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Apple Women's Health Study sheds light on PCOS — and it's a game changer for me

Apple Women's Health Study update
(Image credit: Apple)

Apple today published an update to the Apple Women’s Health Study initiative ahead of International Women’s Day. The update includes preliminary data about polycystic ovary syndrome (better known as PCOS) collected from female iPhone and Apple Watch users.

PCOS is a gynecologic condition that impacts menstrual cycles, fertility, hormonal balances, and weight retention. According to the Apple Women’s Health Study, those with PCOS could also be three times more likely to have diabetes, and two times more likely to have high blood pressure and high cholesterol — all serious strains on heart health. 

Researchers from the Harvard T.H. Chan School of Public Health found that 12% of participants reported a PCOS diagnosis. That’s on par with the CDC’s understanding of PCOS, which is that up to 5 million women in the U.S. of reproductive age might suffer from the condition.

Despite the condition’s apparent prevalence and long-term heart health concerns, in the year or so since I’ve received my own PCOS diagnosis, I’ve needed to define its meaning and symptoms to not just friends and family, but even some medical professionals outside of gynecology. I’d bet a number of people reading about these Apple Women’s Health Study results today are hearing the term PCOS for the first time.

The condition is under-researched and likely under-diagnosed, with common symptoms difficult to correlate unless they’re being tracked over time. I blamed my miserable bursts of acne on birth control, and assumed it wasn’t all that unusual to experience irregular periods. Frequent headaches and weight retention upset me, but I had no indication that these symptoms could be blamed on a singular issue. It wasn’t until I requested a comprehensive blood test that my primary care doctor saw higher levels of androgen in my system and connected the dots.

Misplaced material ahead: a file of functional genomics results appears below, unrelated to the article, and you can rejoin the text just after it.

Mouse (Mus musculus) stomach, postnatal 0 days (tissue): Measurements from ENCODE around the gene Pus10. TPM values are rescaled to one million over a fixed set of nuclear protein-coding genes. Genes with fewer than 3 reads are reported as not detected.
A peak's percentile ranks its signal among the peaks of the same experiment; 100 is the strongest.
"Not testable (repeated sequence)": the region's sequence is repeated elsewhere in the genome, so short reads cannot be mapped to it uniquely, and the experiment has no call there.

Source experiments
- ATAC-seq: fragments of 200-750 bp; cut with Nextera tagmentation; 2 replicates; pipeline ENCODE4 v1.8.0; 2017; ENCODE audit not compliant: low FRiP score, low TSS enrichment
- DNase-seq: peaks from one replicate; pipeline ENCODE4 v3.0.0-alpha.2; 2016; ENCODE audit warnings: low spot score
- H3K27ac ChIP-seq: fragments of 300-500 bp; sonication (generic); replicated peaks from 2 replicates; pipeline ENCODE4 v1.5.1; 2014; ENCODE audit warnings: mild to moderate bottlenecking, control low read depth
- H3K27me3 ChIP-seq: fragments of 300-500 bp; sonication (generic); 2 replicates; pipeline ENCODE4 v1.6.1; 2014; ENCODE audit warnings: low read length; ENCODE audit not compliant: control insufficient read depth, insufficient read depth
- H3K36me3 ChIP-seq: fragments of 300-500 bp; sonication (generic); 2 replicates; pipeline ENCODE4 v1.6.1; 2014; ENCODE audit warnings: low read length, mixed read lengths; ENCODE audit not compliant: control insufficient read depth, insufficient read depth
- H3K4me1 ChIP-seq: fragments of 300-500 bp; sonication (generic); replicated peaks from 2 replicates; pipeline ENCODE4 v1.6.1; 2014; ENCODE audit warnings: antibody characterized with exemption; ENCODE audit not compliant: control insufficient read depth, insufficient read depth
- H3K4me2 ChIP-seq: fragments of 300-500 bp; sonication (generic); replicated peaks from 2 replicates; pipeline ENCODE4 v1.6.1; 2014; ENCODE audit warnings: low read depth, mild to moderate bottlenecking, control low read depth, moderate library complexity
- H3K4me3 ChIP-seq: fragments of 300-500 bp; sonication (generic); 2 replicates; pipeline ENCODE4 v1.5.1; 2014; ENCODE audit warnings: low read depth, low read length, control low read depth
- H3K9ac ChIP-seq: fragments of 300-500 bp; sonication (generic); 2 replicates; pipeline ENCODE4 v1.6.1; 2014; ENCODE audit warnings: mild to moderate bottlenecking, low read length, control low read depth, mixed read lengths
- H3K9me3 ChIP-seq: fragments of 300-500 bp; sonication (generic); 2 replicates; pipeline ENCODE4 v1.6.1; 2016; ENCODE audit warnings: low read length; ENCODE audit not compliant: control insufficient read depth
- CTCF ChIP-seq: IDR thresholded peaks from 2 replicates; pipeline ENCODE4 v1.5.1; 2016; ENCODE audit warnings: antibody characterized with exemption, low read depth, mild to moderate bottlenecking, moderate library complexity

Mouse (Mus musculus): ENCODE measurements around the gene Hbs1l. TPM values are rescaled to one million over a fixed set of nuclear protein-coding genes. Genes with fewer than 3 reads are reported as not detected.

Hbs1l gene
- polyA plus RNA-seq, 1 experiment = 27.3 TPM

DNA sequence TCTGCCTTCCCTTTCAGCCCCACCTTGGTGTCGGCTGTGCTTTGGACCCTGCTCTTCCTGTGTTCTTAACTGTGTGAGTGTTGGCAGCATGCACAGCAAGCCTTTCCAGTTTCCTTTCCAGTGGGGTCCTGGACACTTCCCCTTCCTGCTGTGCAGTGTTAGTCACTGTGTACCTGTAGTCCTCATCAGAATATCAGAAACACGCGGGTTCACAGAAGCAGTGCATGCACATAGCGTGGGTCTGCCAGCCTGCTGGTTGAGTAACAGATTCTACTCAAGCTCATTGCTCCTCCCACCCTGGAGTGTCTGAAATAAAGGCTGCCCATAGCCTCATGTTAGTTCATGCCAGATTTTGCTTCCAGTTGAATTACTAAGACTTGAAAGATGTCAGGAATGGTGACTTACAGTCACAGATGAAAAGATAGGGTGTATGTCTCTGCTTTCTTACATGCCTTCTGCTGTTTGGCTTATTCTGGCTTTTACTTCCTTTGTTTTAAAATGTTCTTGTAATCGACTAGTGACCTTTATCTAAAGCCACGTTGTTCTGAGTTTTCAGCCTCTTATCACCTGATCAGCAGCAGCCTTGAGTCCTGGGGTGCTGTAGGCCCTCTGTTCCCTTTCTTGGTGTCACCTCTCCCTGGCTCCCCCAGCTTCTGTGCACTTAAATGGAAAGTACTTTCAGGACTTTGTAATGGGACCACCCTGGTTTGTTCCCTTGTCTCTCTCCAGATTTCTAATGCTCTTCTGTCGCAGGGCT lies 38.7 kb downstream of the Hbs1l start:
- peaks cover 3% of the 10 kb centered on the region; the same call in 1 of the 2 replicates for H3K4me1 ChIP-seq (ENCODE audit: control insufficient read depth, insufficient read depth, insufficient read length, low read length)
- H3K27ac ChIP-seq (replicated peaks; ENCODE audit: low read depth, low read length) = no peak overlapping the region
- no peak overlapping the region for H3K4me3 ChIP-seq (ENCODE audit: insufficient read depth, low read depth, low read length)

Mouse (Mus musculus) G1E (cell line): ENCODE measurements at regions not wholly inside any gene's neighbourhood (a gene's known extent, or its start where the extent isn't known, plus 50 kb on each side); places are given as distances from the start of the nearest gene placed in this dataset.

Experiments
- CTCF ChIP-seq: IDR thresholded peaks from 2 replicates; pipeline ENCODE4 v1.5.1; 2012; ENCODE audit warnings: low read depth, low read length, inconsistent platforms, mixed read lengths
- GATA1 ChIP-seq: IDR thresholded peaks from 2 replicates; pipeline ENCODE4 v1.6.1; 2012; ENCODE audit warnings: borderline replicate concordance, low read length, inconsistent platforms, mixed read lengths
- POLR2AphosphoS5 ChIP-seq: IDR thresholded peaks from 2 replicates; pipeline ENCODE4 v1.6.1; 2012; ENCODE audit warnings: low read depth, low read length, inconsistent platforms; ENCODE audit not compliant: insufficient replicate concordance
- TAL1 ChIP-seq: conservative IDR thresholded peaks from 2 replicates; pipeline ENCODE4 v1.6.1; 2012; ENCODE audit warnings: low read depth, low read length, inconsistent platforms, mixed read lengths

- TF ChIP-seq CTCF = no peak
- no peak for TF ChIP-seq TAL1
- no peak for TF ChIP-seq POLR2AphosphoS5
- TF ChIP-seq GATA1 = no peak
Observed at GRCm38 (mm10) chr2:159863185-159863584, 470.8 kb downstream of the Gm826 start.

Another traditional way to diagnose PCOS is to undergo an ultrasound exam and look for ovarian cysts. Though not everyone with PCOS might have them, or might not have them at the time of the exam. In fact PCOS could look a little different for everyone, even between women in the same family. 23% of participants in the health study with PCOS also had family history of PCOS, which is the case in my family as well. 

The Apple Women’s Health Study is hoping that the iPhone Health app and a number of the best Apple Watch apps for health might be able to point out possible PCOS trends. Though Apple’s devices cannot provide medical diagnoses, symptom-tracking could help a user inform their doctor about what’s going on with their body. 

Apple’s cycle-tracking app is perhaps the most obvious tool given irregular periods is one of the most common PCOS symptoms, with almost half (49%) of the participants with PCOS reporting they've never had regular menstrual cycles or achieved regularity only after using hormones. 

The ECG app could also prove essential to understanding PCOS, given the condition's possible impact on heart health. Irregular heartbeat or arrhythmia was more common among participants with PCOS (5.6%) than participants without PCOS (3.7%), according to the study. I even found activity tracking was useful for asking my doctor why I wasn’t losing weight while leading a very active lifestyle and closing my Apple Watch rings every day.

Again the condition is under-researched, though the Apple Women’s Health Study is promising further analyses on this preliminary data. Still, to see the efforts published is extremely validating and assuring that later results could lead to better PCOS management options in the future.

"Moving forward from this preliminary analysis, we hope to create a larger foundational data set on PCOS, with self-tracked variables, and its connection with heart health, which can contribute to understanding the condition, developing treatments, and inspiring new areas of research across women’s health,” said co-principal investigator Shruthi Mahalingaiah, MD, MS, FACOG, an assistant professor of environmental, reproductive, and women’s health at the Harvard T.H. Chan School of Public Health. 

“Our hope is that by expanding the understanding of the public health burden of PCOS, we can create research models that can be applied to further scientific understanding of other health conditions and the burden of other diseases.”

Kate Kozuch is a senior writer at Tom’s Guide covering wearables, TVs and everything smart-home related. When she’s not in cyborg mode, you can find her on an exercise bike or channeling her inner celebrity chef. She and her robot army will rule the world one day, but until then, reach her at kate.kozuch@futurenet.com.